Transformation through Spiritual Disciplines in Community
One of the most difficult aspects of the Christian life is experiencing lasting transformation. As a college student who grew up in the Church, far too much of my Christian life consisted of living between “spiritual highs.” I sought to experience transformation and renewal through these biannual emotional experiences and I couldn’t imagine a daily or weekly transformative experience in the mundane, normalcy of ordinary life. As Christians, we need a plan. We need a way to move from a mindset of simply surviving from one summer to the next. We need to experience God’s transformative work and commit ourselves to the spiritual disciplines.
Understanding God’s Transformative Work
I believe that God brings spiritual transformation in two primary ways: regeneration and sanctification (Ephesians 2:8, 2 Corinthians 1:22). It is very important to understand the difference between God’s means of spiritual transformation. Regeneration is the instantaneous act in which God brings the spiritually dead to life. God’s initiated act of regeneration leads to faith and, therefore, justification where we are declared forever innocent in the eyes of God through the work of Christ on the cross (Titus 3:5, 2 Corinthians 5:17). Our salvation and security is found in the work of Christ on the cross alone (John 10:28, Romans 8:38-39). Yet, though we are saved and secured, we are not yet sanctified.
Sanctification is the progressive act in which God makes us look more like His Son and less like our old selves over a long period of time (Philippians 1:6, 2 Peter 3:18). We can measure our growth, not over the course of days and weeks, but over the course of months and years.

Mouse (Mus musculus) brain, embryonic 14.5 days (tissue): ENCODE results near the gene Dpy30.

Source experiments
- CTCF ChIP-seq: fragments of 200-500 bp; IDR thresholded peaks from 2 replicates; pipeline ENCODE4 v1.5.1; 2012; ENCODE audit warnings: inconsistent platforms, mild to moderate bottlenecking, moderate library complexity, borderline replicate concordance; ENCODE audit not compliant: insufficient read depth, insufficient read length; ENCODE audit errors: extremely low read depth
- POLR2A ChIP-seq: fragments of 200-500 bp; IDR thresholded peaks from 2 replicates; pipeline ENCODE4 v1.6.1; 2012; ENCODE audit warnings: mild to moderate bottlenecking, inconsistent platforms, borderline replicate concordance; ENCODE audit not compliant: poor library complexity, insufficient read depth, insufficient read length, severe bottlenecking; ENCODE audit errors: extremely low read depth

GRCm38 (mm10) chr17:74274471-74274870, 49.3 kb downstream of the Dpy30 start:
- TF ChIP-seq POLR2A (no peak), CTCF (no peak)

While regeneration, and the related act of justification, are immediate and lead us to salvation, sanctification is a process and does not save us. Sanctification is a process where we are made holy, but we are ultimately declared holy before God on the basis of the work of Christ on the cross (Hebrews 10:14). Our assurance is rooted not in the progression of our works, but in the righteousness of Jesus.
What are Spiritual Disciplines?
A “spiritual discipline” is a practice that we commit to in order to grow spiritually as a Christian. These disciplines help us to seek God when we don’t feel like it, obey Him when we don’t want to, and lead us to joy when we need it most. While there are many spiritual disciplines, I have decided to focus on four spiritual disciplines that I believe are central to flourishing in community.